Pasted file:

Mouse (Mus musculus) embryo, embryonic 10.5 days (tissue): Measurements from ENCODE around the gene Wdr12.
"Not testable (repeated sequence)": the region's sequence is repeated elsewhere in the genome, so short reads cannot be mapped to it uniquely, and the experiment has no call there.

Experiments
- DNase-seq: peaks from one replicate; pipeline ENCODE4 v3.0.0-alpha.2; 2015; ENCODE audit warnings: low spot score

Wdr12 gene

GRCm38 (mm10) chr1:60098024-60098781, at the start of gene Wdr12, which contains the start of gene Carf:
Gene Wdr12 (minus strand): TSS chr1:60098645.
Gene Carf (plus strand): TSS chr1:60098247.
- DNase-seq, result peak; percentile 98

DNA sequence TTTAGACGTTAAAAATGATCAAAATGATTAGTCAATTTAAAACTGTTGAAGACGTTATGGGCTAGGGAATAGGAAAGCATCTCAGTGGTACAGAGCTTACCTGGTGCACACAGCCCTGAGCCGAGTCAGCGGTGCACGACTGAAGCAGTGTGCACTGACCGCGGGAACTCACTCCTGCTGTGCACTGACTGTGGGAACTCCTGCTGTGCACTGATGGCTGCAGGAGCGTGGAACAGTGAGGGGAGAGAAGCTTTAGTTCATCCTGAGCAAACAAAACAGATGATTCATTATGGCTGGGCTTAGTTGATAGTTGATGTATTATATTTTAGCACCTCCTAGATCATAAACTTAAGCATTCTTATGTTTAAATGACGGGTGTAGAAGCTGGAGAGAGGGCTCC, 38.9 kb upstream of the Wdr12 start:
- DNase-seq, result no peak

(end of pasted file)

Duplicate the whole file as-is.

Mouse (Mus musculus) embryo, embryonic 10.5 days (tissue): Measurements from ENCODE around the gene Wdr12.
"Not testable (repeated sequence)": the region's sequence is repeated elsewhere in the genome, so short reads cannot be mapped to it uniquely, and the experiment has no call there.

Experiments
- DNase-seq: peaks from one replicate; pipeline ENCODE4 v3.0.0-alpha.2; 2015; ENCODE audit warnings: low spot score

Wdr12 gene

GRCm38 (mm10) chr1:60098024-60098781, at the start of gene Wdr12, which contains the start of gene Carf:
Gene Wdr12 (minus strand): TSS chr1:60098645.
Gene Carf (plus strand): TSS chr1:60098247.
- DNase-seq, result peak; percentile 98

DNA sequence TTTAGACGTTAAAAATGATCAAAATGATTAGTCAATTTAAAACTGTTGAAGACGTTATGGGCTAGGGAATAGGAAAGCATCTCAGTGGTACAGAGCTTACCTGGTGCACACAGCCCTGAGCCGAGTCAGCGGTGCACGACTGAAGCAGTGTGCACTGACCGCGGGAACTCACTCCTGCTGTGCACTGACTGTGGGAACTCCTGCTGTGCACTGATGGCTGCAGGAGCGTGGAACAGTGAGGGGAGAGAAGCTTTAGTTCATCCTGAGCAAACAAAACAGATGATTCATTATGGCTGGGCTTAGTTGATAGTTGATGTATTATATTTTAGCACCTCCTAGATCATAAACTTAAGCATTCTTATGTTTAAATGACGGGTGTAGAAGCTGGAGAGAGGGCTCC, 38.9 kb upstream of the Wdr12 start:
- DNase-seq, result no peak